A commercial property lender believes banning limited recourse borrowing arrangements in their entirety would be too heavy handed, saying critics often cite residential property spruikers to cast shadows.
Thinktank chief executive Jonathan Street said limited recourse borrowing arrangements (LRBAs) have become an essential part of the mortgage landscape for small-scale, non-residential property.
"In this sector of the market, LRBAs play a vital role, especially for small to medium-sized businesses (SMEs) where owners are looking to 'marry' their business objectives with their long-term retirement savings goals," he said.
"It's to be hoped that the current review of LRBAs by the Council of Financial Regulators gives this form of debt full and objective consideration."
|Sponsored by Franklin Templeton|
How much further can global growth fly?
Thinktank has financed 265 LRBAs since December 2013, with the current loan balance currently standing at $134.9 million at an average loan size of $548,000. The repayment type is split between interest only at 21.5% and principal and interest at 78.5%.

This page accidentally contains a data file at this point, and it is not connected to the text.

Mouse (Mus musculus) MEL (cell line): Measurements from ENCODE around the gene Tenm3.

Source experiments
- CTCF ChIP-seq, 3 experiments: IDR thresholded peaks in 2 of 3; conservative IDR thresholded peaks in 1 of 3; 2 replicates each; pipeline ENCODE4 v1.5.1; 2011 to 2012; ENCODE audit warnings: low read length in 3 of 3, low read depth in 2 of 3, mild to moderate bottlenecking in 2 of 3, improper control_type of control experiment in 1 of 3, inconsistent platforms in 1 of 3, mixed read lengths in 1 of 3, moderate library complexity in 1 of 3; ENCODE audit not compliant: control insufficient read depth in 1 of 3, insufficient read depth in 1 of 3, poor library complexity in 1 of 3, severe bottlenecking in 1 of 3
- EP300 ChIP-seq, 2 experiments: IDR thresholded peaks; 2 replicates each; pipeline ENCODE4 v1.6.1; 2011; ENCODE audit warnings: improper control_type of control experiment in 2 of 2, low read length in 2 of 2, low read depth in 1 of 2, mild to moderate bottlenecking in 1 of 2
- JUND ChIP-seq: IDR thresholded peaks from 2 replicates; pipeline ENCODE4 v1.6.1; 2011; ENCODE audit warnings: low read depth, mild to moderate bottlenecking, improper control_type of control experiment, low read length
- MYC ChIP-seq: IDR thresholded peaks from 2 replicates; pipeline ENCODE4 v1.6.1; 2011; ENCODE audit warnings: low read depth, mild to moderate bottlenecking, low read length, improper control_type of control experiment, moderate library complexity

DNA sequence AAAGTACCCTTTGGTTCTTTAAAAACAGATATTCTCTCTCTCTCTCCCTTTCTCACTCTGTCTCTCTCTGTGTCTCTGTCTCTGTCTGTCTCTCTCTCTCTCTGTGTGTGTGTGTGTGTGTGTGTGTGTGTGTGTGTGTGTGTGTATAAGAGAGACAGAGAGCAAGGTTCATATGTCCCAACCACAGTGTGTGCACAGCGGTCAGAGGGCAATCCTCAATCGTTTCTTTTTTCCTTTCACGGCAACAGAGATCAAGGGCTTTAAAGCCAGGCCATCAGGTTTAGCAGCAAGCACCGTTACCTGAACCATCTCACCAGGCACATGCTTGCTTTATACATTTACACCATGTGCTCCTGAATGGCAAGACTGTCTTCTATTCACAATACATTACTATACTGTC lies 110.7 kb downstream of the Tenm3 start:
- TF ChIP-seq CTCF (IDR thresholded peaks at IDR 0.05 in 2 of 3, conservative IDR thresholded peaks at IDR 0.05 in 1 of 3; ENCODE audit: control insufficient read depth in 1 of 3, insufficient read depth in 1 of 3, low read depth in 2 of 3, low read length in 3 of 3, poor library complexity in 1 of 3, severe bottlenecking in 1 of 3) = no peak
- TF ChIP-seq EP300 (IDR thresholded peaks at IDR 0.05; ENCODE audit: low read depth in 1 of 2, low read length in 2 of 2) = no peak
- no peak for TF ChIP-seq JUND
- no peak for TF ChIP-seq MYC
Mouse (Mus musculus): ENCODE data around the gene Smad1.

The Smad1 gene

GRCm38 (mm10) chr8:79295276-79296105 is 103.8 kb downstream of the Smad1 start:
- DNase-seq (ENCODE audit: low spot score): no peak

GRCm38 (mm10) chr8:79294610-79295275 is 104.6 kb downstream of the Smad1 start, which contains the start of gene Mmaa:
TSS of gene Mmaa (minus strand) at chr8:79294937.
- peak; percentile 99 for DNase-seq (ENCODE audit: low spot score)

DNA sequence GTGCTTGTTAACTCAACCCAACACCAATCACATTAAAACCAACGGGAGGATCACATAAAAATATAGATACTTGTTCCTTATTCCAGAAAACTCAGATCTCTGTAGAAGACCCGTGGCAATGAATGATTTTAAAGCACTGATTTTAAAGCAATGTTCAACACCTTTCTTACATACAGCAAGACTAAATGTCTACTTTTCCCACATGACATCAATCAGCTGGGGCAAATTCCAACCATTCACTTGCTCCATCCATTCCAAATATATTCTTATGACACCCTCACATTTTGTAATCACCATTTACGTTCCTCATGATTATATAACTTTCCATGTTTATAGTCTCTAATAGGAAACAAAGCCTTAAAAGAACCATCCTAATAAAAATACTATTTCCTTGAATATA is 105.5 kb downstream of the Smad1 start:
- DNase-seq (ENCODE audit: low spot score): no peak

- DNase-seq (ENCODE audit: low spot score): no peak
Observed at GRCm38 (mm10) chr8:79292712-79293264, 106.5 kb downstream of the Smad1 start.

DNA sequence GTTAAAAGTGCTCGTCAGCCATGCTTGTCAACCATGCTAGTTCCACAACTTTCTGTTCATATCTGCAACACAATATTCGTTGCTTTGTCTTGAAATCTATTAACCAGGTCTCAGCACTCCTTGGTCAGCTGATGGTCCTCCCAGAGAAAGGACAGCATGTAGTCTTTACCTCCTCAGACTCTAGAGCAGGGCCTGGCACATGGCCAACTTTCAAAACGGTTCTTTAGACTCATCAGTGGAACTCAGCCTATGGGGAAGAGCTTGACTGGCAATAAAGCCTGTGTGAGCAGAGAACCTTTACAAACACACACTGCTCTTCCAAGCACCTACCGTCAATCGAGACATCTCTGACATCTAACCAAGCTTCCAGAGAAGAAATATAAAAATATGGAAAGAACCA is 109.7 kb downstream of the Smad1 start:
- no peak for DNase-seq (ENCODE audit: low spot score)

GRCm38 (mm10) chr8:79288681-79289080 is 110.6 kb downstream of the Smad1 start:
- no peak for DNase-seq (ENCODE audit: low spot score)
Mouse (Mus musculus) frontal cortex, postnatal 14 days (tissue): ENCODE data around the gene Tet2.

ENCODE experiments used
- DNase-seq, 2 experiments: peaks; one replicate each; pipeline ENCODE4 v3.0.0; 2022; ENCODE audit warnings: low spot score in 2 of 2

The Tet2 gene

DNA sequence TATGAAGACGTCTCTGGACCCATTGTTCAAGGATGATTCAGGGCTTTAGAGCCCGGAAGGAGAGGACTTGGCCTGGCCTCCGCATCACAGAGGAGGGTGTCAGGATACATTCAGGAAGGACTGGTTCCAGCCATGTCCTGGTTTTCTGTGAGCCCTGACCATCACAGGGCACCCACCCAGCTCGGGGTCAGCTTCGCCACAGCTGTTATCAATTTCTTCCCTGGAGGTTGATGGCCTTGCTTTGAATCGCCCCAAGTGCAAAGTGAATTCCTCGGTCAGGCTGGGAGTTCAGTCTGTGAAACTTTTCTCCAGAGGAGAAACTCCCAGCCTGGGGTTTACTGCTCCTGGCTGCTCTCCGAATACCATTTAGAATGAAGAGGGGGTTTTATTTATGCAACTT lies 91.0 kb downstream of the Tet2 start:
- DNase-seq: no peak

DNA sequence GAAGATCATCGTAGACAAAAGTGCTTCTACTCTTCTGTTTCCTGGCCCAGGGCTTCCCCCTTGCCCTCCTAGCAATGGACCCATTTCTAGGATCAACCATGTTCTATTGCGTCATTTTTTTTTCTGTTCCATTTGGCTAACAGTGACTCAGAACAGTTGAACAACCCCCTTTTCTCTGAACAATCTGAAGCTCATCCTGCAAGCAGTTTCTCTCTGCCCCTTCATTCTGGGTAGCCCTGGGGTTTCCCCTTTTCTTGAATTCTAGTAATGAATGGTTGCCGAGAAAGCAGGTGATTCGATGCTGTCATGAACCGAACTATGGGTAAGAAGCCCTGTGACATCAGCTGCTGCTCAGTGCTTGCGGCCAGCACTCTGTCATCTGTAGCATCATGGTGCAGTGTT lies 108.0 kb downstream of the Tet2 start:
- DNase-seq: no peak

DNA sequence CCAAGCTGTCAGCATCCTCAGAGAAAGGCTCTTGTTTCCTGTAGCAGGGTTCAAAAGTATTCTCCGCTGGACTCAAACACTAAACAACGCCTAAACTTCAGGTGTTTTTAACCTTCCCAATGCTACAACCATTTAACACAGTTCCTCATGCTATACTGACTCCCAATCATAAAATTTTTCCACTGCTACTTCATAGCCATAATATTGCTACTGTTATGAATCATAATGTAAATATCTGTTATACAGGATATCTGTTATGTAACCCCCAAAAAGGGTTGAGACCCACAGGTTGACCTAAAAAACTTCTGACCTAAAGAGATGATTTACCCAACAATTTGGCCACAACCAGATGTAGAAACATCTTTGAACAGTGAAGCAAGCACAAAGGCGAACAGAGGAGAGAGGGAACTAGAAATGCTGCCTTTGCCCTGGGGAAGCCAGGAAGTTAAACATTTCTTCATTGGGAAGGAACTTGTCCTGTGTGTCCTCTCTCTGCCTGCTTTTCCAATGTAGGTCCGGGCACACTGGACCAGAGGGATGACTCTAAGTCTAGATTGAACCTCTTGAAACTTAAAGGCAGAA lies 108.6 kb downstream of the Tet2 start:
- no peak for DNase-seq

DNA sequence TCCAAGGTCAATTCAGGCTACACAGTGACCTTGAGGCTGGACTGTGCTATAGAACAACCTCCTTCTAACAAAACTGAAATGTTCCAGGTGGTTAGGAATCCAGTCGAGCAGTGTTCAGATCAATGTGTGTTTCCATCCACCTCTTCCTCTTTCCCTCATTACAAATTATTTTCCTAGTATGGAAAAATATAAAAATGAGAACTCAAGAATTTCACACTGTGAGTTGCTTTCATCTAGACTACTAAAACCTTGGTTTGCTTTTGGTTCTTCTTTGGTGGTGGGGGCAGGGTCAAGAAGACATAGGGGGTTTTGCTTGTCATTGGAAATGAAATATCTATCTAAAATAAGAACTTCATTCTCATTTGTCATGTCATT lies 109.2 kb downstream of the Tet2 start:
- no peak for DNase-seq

The average loan-to-value ratio (LVR) is 63.9%. Self-employed borrowers represent about 90% of the loan book, while owner-occupiers make up about 60%.
"Most importantly, none of the current loans is in arrears and only one loan has ever defaulted, following a cyclone, and that loan did not incur a loss," Street said.
Street says critics of LRBAs often cite the activities of residential property spruikers "to cast a cloud over this lending instrument more broadly."
"We fully support ASIC's tough line on property spruikers who prey on the vulnerable by encouraging an unsupportable SMSF and corresponding LRBA. But to ban LRBAs entirely, thus denying many SMEs and self-employed owners the opportunity to meet their commercial and superannuation ambitions, would simply be throwing the baby out with the bath water," he said.
At 30 June 2016, LRBAs made up 4% of all SMSF assets at $25.4 billion.
"Certainly, the growth has been strong. But that's not an argument to arbitrarily shut down this borrowing avenue, especially in the non-residential sector where it has an excellent track record both for commercial and superannuation goals. The goals of small business and government here are aligned - self-funded retirement with less or no dependence on welfare," Street said.